# Homework Help: Spectrometer homework help

1. Mar 30, 2012

### tinklefairy6

1. The problem statement, all variables and given/known data
You are assigned the task of working with a desk-top sized magnetic spectrometer for the purpose of measuring the ratio of C12 to C14 atoms in a sample in order to determine its age.*

For this problem, let's concentrate on the magnet that will perform the separation of masses. Suppose that you have burned and vaporized the sample so that the carbon atoms are in a gas. You now pass this gas through an "ionizer" that on the average strips one electron from each atom. You then accelerated the ions by putting them through an electrostatic accelerator — two capacitor plates with small holes that permit the ions to enter and leave.

The two plates are charged so that they are at a voltage difference of DV Volts. The electric field produced by charges on the capacitor plates accelerate the ions to an energy of qDV. These are then introduced into a nearly constant, vertical magnetic field. (See the figure below.) If we ignore gravity, the magnetic field will cause the charged particles to follow a circular path in a horizontal plane. The radius of the circle will depend on the atom's mass. (Assume the whole device will be placed inside a vacuum chamber.)

(a) We would like not to use too high a voltage. If DV is 1000 Volts, how big magnetic field would we require to have a plausible "table-top-sized" instrument? Is this a reasonable magnetic field to have with a table-top sized magnet?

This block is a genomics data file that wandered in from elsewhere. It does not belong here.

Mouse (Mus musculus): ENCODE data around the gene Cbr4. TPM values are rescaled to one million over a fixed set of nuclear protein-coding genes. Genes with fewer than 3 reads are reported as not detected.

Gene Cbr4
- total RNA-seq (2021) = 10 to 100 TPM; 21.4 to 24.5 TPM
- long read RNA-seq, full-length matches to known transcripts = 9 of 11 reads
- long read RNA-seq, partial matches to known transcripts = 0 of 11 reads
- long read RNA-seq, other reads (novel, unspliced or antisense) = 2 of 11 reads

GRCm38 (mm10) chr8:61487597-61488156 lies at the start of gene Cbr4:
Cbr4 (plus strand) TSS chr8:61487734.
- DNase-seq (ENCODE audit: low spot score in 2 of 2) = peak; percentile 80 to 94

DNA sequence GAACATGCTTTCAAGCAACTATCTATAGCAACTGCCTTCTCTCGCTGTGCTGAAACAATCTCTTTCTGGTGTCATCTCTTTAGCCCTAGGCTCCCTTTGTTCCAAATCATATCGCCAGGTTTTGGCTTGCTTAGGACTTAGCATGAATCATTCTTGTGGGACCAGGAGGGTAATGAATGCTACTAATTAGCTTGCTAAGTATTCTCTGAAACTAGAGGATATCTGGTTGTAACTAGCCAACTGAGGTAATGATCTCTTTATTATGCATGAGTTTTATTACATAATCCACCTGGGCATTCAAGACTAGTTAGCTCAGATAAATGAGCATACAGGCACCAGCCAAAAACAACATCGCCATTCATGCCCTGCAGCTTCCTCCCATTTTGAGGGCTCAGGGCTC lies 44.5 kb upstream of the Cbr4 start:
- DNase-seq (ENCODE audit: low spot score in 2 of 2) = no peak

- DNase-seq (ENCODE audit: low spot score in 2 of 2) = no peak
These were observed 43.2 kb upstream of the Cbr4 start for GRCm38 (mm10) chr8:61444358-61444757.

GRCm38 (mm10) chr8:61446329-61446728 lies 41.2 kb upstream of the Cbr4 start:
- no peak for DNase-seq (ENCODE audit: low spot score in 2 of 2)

(b) Do the C12 and C14 atoms hit the collection plate far enough apart? (If they are not separated by at least a few millimeters at the end of their path we will have trouble collecting the atoms in separate bins.)

(c) Can we get away with ignoring gravity? (Hint: Calculate the time it would take the atom to travel its semi-circle and calculate how far it would fall in that time.)

2. Relevant equations
ummm, i really have no idea how to start it. for c, x=x0+v0t+.5at^2 maybe

3. The attempt at a solution
yeah... no idea

2. Mar 30, 2012

### MisterX

Re: Spectrometer

It seems like the thing to do is obtain an expression for the radius and/or the distance of deflection perpendicular to the magnetic field and the initial particle velocity, due to the magnetic field.

Consider what you should have been taught about kinetic energy, uniform circular motion, and the force on a charged particle due to the magnetic field.

Last edited: Mar 30, 2012
3. Mar 30, 2012

### Staff: Mentor

Re: Spectrometer

You should have listed the equations for the Lorentz Force as the Relevant Equations:

http://en.wikipedia.org/wiki/Lorentz_force